1.4  This document has been produced to align with the guidance recently published jointly  by the CMO, Procurator Fiscal Service and Police Scotland entitled ‘MANAGEMENT OF DEATHS IN THE COMMUNITY (in and out of hours)’1  

2. Background 

2.1     The Scottish Government's 2020 Vision is that by 2020 everyone is able to live longer healthier lives at home, or in a homely setting, supported by integrated health and social care services.  In addition research indicates that people would prefer to die at home; therefore, increasingly, more deaths may occur outside of the acute hospital environment.
2.2  Whilst recognising the need to attend to acutely ill patients as a priority, if the verification of death takes an extended time it can cause anxiety for family or relatives, and if in a communal setting, to other patients or residents. Also, the funeral directors can only respectfully remove the deceased once the verification of death has been completed. Therefore the shortest timeframe in which verification of death can be undertaken will reduce unnecessary distress to those who are bereaved.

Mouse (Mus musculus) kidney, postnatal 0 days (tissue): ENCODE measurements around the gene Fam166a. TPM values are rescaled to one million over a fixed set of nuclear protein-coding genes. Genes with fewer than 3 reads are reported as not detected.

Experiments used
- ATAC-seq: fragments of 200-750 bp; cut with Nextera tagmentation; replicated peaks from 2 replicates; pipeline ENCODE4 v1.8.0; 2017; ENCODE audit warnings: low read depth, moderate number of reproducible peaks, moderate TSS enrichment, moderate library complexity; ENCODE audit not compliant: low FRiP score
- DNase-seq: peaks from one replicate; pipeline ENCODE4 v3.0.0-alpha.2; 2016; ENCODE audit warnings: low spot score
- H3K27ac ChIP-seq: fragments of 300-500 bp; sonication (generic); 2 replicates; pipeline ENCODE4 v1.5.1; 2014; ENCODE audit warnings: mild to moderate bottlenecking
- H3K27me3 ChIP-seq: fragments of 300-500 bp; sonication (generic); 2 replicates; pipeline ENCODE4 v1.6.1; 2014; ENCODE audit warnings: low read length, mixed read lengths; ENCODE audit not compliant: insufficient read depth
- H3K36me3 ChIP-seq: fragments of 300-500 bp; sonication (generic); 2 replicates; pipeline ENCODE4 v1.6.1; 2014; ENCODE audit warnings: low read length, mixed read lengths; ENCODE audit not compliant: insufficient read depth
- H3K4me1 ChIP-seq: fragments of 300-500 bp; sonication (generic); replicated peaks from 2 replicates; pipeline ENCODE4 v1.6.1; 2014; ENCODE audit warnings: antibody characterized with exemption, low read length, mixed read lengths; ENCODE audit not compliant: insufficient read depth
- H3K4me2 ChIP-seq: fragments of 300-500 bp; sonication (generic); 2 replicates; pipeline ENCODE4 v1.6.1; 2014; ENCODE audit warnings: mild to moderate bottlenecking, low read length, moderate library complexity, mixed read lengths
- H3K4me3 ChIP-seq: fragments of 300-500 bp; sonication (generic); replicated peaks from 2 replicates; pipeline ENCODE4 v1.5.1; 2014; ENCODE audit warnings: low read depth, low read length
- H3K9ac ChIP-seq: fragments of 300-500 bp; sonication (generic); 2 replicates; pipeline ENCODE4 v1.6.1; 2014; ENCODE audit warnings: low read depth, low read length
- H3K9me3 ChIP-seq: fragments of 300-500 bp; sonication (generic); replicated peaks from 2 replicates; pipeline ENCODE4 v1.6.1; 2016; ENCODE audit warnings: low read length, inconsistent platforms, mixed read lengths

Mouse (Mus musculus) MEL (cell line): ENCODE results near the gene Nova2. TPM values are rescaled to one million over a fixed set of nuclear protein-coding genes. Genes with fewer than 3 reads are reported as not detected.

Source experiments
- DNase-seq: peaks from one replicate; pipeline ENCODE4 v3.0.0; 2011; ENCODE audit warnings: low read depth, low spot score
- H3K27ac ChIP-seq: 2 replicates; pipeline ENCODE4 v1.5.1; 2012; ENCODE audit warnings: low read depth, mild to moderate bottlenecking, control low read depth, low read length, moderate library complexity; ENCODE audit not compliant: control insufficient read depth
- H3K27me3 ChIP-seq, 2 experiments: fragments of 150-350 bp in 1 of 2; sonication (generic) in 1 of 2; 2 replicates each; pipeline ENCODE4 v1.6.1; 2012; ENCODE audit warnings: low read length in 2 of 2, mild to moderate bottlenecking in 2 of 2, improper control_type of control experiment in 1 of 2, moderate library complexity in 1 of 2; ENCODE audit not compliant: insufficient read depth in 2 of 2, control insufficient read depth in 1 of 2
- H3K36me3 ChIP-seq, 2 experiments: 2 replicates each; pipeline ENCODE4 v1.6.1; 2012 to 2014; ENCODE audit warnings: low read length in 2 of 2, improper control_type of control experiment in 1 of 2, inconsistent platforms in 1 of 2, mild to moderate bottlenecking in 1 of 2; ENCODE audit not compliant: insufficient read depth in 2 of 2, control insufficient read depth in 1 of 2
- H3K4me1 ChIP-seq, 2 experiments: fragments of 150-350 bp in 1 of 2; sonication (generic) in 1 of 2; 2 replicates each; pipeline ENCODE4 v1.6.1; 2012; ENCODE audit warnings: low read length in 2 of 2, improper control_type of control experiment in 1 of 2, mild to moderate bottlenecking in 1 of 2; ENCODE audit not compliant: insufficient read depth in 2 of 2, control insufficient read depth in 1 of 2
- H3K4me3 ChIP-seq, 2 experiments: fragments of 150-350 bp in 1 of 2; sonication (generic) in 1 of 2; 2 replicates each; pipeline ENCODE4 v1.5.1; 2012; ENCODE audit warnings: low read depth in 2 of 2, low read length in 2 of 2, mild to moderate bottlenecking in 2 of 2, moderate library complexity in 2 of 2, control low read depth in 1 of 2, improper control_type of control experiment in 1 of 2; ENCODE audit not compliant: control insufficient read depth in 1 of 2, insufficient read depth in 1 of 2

2.3 The contemporary context of health and social care delivery, and professional practice, has developed in the intervening years since 1995, therefore the advice contained within the previous CMO and CNO letter is no longer relevant; specifically the ability for registered nurses to verify death only in ‘expected circumstances’ is unnecessarily restrictive.
2.4 Regardless of the locus of death, certification 2 of death remains the sole responsibility of a registered medical practitioner 3 However the verification 4 of death is a process that may be undertaken by suitably trained and competent registered healthcare professionals.                                                                                  
2.5 Involvement of the Procurator Fiscal in deaths occurs through reports from the Police, the registrar, GPs or hospital doctors. However, anyone who has concerns about the circumstances of a death may still verify the fact of death where appropriate, and make the report to the Procurator Fiscal if necessary. There are certain categories of deaths that must be enquired into, but the Procurator Fiscal may enquire into any death brought to his/her notice 5  

3. Professional issues 

3.1  Healthcare professionals registered with a statutory regulatory body are expected to comply with standards of behaviour and education, and ensure that they have the knowledge, skills and competence for safe practice.